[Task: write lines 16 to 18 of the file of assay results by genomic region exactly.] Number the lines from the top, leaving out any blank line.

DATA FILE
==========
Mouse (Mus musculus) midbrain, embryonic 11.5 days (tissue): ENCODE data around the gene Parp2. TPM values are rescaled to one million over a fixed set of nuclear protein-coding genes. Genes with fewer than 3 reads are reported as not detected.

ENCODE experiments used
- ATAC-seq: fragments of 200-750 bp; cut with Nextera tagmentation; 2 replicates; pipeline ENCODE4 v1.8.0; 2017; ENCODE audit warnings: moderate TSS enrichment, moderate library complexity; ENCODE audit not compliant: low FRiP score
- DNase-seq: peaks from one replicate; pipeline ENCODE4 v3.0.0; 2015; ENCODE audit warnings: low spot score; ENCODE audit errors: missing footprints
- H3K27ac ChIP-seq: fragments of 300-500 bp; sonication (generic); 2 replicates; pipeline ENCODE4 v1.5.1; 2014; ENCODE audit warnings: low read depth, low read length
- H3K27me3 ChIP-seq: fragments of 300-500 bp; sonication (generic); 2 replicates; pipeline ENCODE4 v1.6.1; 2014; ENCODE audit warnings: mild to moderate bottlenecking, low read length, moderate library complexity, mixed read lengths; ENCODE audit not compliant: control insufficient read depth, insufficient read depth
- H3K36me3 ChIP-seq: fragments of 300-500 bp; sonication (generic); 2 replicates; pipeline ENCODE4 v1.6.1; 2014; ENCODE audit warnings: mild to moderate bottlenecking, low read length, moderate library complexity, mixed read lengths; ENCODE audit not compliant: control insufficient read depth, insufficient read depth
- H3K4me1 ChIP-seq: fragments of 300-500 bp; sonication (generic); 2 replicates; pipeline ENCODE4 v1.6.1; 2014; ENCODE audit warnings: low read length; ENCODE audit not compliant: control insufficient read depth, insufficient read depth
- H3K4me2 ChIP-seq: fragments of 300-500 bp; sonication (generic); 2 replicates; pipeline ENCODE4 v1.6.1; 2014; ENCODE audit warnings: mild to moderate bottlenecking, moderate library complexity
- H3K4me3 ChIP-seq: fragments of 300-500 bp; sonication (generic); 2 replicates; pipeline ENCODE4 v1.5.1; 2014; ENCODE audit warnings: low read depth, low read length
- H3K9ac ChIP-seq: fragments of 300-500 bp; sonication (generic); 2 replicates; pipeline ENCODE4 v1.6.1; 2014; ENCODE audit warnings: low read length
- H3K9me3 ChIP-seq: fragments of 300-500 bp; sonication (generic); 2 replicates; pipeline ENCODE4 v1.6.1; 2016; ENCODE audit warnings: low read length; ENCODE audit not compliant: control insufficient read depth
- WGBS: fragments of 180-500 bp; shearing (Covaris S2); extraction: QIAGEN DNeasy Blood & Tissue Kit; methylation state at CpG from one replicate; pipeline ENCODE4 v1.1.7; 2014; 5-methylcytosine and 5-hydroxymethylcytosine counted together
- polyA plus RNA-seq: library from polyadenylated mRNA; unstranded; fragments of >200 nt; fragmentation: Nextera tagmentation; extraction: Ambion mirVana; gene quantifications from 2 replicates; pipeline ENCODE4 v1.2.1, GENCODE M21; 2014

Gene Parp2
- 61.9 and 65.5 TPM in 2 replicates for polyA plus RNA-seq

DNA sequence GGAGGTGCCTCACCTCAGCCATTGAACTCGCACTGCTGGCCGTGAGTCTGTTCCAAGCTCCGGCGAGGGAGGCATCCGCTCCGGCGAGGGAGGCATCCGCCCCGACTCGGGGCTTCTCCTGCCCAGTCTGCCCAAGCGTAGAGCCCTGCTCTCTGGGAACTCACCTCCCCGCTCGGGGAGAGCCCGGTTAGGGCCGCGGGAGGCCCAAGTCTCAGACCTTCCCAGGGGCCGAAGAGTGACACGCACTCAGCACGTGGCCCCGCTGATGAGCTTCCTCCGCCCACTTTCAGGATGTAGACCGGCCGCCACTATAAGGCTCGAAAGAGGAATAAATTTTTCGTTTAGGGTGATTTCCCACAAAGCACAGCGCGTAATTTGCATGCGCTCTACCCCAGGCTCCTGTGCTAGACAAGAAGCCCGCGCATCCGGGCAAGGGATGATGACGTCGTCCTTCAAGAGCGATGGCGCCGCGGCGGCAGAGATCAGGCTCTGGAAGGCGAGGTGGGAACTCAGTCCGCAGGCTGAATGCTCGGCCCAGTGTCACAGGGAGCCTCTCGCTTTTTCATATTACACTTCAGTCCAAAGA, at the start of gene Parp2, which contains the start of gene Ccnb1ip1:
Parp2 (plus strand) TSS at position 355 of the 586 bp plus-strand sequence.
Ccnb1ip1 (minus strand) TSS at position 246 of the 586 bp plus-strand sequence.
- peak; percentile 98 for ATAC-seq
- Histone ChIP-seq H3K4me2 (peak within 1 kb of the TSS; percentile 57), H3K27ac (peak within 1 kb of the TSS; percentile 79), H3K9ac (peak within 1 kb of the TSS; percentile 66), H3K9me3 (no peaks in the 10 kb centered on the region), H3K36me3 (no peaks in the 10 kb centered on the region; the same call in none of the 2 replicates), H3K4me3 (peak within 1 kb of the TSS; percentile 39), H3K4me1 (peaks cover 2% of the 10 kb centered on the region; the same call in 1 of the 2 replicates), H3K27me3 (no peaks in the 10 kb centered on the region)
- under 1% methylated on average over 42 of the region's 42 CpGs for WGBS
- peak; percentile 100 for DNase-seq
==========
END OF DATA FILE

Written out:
- 61.9 and 65.5 TPM in 2 replicates for polyA plus RNA-seq

DNA sequence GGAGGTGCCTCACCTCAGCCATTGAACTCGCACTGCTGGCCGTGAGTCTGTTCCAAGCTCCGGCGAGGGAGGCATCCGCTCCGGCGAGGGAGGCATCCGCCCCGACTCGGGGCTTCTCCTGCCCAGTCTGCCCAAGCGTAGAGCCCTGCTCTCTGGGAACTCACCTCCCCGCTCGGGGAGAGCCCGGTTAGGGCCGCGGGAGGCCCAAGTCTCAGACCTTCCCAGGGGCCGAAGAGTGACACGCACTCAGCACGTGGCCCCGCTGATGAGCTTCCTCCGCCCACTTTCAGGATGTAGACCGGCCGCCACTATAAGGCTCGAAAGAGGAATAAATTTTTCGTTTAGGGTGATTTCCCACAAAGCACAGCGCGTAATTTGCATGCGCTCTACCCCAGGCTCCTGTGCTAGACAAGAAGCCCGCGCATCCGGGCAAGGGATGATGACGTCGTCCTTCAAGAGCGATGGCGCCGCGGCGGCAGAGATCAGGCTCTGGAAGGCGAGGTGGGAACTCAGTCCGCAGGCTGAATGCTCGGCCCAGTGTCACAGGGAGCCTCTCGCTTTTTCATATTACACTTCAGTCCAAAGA, at the start of gene Parp2, which contains the start of gene Ccnb1ip1:
Parp2 (plus strand) TSS at position 355 of the 586 bp plus-strand sequence.